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Installing an Old Work Electrical Box for a Switch or Outlet in an Existing Wall
Electrical boxes come in a seemingly endless variety of styles, including metallic (steel) versions requiring grounding of the box and nonmetallic versions (PVC, phenolic resin or fiberglass) which do not require grounding of the box. Electrical boxes are really not that complicated and are designed for two basic applications:
- Where the box is being installed BEFORE the finished wall is installed (new work box).
- Where the box is installed AFTER the finished wall is installed (old work,or retrofit, box). Old work boxes have opposing corner tabs or "ears" integral to the box that press against the back side of the wall as the fastening screws are tightened
Metallic boxes can be used with either nonmetallic (Type NM-B) or metallic sheathed electrical cable. Nonmetallic plastic boxes are designed for use only with nonmetallic sheathed electrical cable.
This tutorial will show you how to easily install an old work plastic electrical box into an existing wall for use with an outlet or switch.
Needed Tools and MaterialsContinue to 2 of 10 below.
02 of 10
Retention Tab Detail
Since the function of an old work box is to hold the box in place in an existing wall, the box will not be fastened to a wall stud. It will be located in a position where it has no support other than what it provides with its own mounting system.
To remain firmly in place, these boxes have a pretty interesting fastening system that uses tabs or "ears" in opposite corners that pop up as the attaching screws are drawn tight. As the screws are tightened, the tabs press against the back side of the drywall or plaster, while mounting ears on the front of the box press against the front face of the wall, holding the box firmly in place.
Now, a couple of tips to make use of the plastic old work box a little easier.Continue to 3 of 10 below.
03 of 10
TIP: Prep the Retention Tab Screw
The screw that goes into the retention tab on the box may sometimes be very tight. This may require you to put too much pressure against the wall when you turn the screw, sometimes causing damage to the wall.
TIP: To avoid this problem, simply tighten the mounting screw BEFORE installation, drawing the retention tab up about 1/4" to 3/8". This effectively precuts the threads in the plastic retention tab, making the screw easier to turn later when you are actually securing the box in the wall. Once the screw is drawn up about 1/4" to 3/8", then back the screw out to allow the retention tab to go back into its original folded position.Continue to 4 of 10 below.
04 of 10
TIP: Prep the Box's PVC Electrical Cable Clamp
Old work electrical boxes made from PVC use an integrated quick-clamping system to hold the nonmetallic NM-B cable to the box. These clamping tabs can be a little difficult to get to open up.
TIP: To make insertion of the power cable into the box easier, take a flat blade screwdriver and pry up the clamping tab about 1/4", allowing for easier insertion of the nonmetallic cable into the box.Continue to 5 of 10 below.
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Prepare Electrical Box Opening in the Wall
Continue to 6 of 10 below.
- Position the electrical box backward against the wall where you want it located.
- Take a pencil and trace the outline of the box on the wall (Note: Some styles of boxes may require you to enlarge the hole slightly at the point where the retention tabs are located. If so, this will become apparent when you try to slide the box into the wall).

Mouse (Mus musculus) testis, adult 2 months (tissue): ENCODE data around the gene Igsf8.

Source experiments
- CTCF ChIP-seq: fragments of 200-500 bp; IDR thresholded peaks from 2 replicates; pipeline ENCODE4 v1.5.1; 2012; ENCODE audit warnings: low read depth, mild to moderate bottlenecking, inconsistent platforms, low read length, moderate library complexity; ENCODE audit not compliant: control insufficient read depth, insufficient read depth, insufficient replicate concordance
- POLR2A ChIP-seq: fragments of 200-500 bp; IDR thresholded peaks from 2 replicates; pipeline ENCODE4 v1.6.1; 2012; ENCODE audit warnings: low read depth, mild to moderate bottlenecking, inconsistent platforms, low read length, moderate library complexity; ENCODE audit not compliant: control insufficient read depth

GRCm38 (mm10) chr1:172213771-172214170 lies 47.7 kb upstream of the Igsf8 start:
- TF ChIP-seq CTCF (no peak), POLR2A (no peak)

- Using a drywall keyhole saw, carefully cut the hole along the traced outline and remove the drywall blank.
06 of 10
Strip Wire Sheathing from Electrical Cable
Make sure the power wire that will be fed into the box has the power shut off to it by ensuring the circuit breaker is turned off to the wire.
Once the hole is cut in the wall for the box, feed the power cable through the hole. Before the cable is fed through the old work box, use a cable stripper to strip about 6" of the electrical sheathing from the NM-B cable exposing the conductors and ground wire.
This can also be done by taking a knife or razor blade and slicing the sheathing PARALLEL to the wires, being careful not to slice the insulators, then carefully cutting the sheathing off.Continue to 7 of 10 below.
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Insert Electrical Cable into Box
Thread the nonmetallic sheathed cable into the old work box, making sure the sheathing is securely under the clamping tab (PVC box) or clamping bar (phenolic resin / fiberglass box). Make sure to leave about 6" to 7" of exposed wires. You can either strip the wire ends now or later.Continue to 8 of 10 below.
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Insert Old Work Box Into Wall
Next, simply place the old work electrical box into the hole in the wall. Hold the box so the mounting ears on the front of the box are tight against the front of the drywall while you tighten the two retention screws. Turning the screws will flip the retention tabs so they can then be drawn against the back of the drywall securing the box to the wall.Continue to 9 of 10 below.
09 of 10
Strip Wire Insulation from Conductors
Strip the insulation back about 3/4" to 1" back from the end of the wire conductors. You can use a wire stripping tool which makes short work of the task, as shown here. Or, you can use a needle-nose pliers or wire cutter to score the insulation and pull it off the wires. Make sure not to cut into the metal wire conductors.Continue to 10 of 10 below.
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Once the insulation is stripped from the wires and the box is firmly in place, the box is ready to receive a switch, or, in this case, an outlet receptacle. Twist wire nuts onto the ends o the wires for safety until the final wiring connections are completed.